London – 1891
There is a man sitting at a writing desk, a leather bound cream-paged journal open in front of him. A pen lies in his hand, the nib still dry and un-inked. He sits, his elbows resting on the green baize of the desk, his gaze anchored heavily upon the large glass weight of his inkwell.
His blue eyes are the colour of iolite, but any sparkle they ought to contain has been worn and washed away, the skin around them is grey-tinted and lined. He appears to be waiting. Should someone observe him from the doorway of his study, it would not be immediately apparent what he was waiting for.
The fire is lit, and a cup of tea which has been allowed to cool, forgotten, sits besides his papers - so he cannot be waiting for the maid. His coat and hat are hung in their proper place upon the rack, so he cannot be waiting to make an appointment. And a quality to the stillness and his pose suggests he doesn't expect a visitor. Yet still, he is waiting.
He is waiting for the world to right itself.
Change, he realizes, is insidious. It is an inconsequential drip that falls a drop at a time, forcing one to blink and shake one's head as if it is a raindrop fallen too close to the eye, or a tear perhaps. But those single drips of water, ignored as a minor irritation, all too soon have become a flood that seeks to drown one...
He is drowning now.
And as he waits for his heart to stop, he wonders why he never saw the signs. Saw but did not observe...
The hand that clasps the pen tightens in pained memory. Seventeen steps. Seventeen hundred moments where change happened and he did not take a stand – did not shout 'stop!' - and now the flood has come to drown him.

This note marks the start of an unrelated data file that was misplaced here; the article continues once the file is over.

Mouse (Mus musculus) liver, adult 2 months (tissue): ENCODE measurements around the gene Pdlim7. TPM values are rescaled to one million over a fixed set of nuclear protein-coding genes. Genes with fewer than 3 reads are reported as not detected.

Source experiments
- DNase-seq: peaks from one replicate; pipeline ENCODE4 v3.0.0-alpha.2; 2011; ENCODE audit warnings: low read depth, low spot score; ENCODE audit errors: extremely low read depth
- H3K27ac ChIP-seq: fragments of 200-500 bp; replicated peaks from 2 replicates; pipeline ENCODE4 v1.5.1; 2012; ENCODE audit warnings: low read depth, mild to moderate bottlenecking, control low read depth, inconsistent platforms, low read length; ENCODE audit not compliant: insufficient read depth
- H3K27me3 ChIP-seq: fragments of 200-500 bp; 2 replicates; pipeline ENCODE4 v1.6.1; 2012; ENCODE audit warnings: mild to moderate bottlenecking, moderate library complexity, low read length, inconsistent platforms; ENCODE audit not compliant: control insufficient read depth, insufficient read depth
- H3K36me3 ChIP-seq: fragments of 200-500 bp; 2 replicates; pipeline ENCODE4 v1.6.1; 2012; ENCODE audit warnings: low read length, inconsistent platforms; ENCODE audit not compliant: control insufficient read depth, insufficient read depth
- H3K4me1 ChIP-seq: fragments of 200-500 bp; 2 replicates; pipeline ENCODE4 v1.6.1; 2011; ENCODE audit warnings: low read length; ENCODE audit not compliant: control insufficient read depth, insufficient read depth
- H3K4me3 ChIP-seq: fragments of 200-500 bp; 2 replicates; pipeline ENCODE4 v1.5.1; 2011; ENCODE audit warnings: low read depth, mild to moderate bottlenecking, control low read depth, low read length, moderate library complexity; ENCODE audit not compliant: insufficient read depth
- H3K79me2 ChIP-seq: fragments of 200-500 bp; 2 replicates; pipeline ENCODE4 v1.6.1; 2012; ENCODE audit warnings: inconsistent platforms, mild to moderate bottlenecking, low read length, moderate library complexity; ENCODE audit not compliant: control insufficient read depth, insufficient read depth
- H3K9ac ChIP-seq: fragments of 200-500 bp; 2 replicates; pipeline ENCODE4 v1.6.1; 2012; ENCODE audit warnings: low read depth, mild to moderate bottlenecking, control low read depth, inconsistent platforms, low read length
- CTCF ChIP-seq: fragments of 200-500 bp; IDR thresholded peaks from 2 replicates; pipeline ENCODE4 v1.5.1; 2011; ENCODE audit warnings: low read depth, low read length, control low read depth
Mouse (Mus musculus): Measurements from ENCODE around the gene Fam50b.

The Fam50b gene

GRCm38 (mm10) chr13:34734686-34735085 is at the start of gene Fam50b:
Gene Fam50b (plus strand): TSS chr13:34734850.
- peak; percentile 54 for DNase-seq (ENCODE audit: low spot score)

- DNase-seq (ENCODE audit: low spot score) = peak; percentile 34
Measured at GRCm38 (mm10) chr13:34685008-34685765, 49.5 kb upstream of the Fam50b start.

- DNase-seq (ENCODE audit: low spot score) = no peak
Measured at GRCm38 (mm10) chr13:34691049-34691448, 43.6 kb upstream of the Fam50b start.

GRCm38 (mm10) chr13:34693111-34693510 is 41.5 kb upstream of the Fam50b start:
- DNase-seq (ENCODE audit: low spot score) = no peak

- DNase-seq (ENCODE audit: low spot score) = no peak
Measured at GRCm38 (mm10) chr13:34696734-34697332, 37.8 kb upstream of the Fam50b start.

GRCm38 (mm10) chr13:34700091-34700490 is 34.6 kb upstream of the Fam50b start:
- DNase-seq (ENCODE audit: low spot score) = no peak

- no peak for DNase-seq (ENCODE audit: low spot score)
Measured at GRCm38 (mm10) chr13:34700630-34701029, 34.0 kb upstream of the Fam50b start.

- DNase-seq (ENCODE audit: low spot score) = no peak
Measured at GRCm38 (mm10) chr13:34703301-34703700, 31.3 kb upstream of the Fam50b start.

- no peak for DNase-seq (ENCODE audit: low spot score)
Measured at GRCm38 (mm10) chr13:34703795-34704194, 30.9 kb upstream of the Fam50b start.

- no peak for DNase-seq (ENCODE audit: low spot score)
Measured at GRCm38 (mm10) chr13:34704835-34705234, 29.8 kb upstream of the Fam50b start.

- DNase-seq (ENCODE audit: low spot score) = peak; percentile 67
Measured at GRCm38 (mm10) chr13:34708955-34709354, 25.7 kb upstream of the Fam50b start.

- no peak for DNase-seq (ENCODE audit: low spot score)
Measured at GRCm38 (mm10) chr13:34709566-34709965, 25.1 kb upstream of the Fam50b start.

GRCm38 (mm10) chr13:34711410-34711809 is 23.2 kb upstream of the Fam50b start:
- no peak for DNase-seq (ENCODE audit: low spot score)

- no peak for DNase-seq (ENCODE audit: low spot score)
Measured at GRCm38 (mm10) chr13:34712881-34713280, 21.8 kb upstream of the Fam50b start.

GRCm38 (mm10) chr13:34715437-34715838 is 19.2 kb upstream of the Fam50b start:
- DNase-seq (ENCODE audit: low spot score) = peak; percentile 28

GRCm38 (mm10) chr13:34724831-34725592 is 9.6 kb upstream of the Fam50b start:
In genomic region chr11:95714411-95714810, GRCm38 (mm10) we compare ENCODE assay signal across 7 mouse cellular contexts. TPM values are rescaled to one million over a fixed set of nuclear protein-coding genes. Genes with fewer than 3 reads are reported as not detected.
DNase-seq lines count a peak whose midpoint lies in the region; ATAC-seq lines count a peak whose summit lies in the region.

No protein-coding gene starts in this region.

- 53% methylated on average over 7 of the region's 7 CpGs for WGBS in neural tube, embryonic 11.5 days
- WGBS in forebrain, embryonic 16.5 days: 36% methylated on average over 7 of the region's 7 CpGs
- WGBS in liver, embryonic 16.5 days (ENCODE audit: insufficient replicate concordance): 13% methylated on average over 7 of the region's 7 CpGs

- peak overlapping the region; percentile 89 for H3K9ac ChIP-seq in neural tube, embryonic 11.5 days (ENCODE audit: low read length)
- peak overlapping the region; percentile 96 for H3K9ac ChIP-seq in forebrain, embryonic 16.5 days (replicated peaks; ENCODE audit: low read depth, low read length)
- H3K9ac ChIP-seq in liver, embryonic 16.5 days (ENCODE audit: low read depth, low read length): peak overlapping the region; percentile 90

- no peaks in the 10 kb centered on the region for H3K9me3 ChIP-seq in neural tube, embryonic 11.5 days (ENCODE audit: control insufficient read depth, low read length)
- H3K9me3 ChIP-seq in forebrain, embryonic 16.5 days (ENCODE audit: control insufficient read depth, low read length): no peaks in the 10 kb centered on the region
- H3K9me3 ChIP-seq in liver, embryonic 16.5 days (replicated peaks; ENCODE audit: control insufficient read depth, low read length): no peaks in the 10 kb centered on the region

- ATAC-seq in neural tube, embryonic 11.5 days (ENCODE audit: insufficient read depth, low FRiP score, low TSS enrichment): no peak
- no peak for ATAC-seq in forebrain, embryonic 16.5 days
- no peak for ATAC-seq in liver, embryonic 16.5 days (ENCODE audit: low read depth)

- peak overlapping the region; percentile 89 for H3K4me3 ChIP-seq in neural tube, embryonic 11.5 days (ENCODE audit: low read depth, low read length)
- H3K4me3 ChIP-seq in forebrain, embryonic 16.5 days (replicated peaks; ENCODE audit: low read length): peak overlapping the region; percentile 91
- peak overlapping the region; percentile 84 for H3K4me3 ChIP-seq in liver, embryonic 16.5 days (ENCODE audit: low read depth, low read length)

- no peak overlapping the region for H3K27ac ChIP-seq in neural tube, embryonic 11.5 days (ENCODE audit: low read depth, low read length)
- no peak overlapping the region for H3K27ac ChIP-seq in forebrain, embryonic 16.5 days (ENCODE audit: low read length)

The world has been unstable before; but for the past six years, at the thirteenth hour, there has always been one who appeared to set it to rights once more. He should be here now – he is late, even by his slovenly idea of time-keeping. A shadow that appears in the doorway, unkempt and unannounced (although his reputation always proceeds him), wearing his own face (or someone else's) and some inane comment tumbling from his lips. (The one that comes to mind right now was when Lestrade was in tow, complaining bitterly. "Excuse me a moment," he told the inspector blithely, "whilst I pay attention to his complaint – I'll be attending to yours momentarily." Then the schoolboy smile and the expectant eyebrow awaiting Watson's displeasure whilst the inspector, temporarily dismissed, fumed.)
Watson looks to the doorway, allowing himself one final foolish hope, and his friend one final slender chance. The doorway remains empty, mockingly so, the hallway beyond it silent.
With a defeated look, John Watson wets his pen and at last begins to write.
It is with a heavy heart that I take up my pen to write these the last words in which I shall ever record the singular gifts by which my friend Mr. Sherlock Holmes was distinguished. In an incoherent and, as I deeply feel, an entirely inadequate fashion, I have endeavored to give some account of my strange experiences in his company from the chance which first brought us together at the period of the "Study in Scarlet," up to the time of his interference in the matter of the "Naval Treaty"-and interference which had the unquestionable effect of preventing a serious international complication. It was my intention to have stopped there, and to have said nothing of that event which has created a void in my life which the lapse of time has done little to fill. My hand has been forced, however, by the recent letters in which Colonel James Moriarty defends the memory of his brother, and I have no choice but to lay the facts before the public exactly as they occurred. I alone know the absolute truth of the matter, and I am satisfied that the time has come when no good purpose is to be served by its suppression. As far as I know, there have been only three accounts in the public press: that in the Journal de Geneve on May 6th, 1891, the Reuter's despatch in the English papers on May 7th, and finally the recent letter to which I have alluded. Of these the first and second were extremely condensed, while the last is, as I shall now show, an absolute perversion of the facts. It lies with me to tell for the first time what really took place between Professor Moriarty and Mr. Sherlock Holmes...
The title 'To perceive is to suffer' is a quote by Aristotle
"It is with a heavy heart that I take up my pen..." - extract from 'The Adventure of the Final Problem' by ACD